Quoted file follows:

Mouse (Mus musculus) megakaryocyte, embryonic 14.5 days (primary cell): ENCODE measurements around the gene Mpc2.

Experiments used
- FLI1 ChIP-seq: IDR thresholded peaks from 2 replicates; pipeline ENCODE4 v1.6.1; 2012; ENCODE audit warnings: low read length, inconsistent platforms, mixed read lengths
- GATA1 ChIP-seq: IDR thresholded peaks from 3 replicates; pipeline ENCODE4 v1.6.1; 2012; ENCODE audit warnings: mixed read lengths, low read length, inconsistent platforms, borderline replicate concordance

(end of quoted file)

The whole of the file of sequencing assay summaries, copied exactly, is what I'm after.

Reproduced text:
Mouse (Mus musculus) megakaryocyte, embryonic 14.5 days (primary cell): ENCODE measurements around the gene Mpc2.

Experiments used
- FLI1 ChIP-seq: IDR thresholded peaks from 2 replicates; pipeline ENCODE4 v1.6.1; 2012; ENCODE audit warnings: low read length, inconsistent platforms, mixed read lengths
- GATA1 ChIP-seq: IDR thresholded peaks from 3 replicates; pipeline ENCODE4 v1.6.1; 2012; ENCODE audit warnings: mixed read lengths, low read length, inconsistent platforms, borderline replicate concordance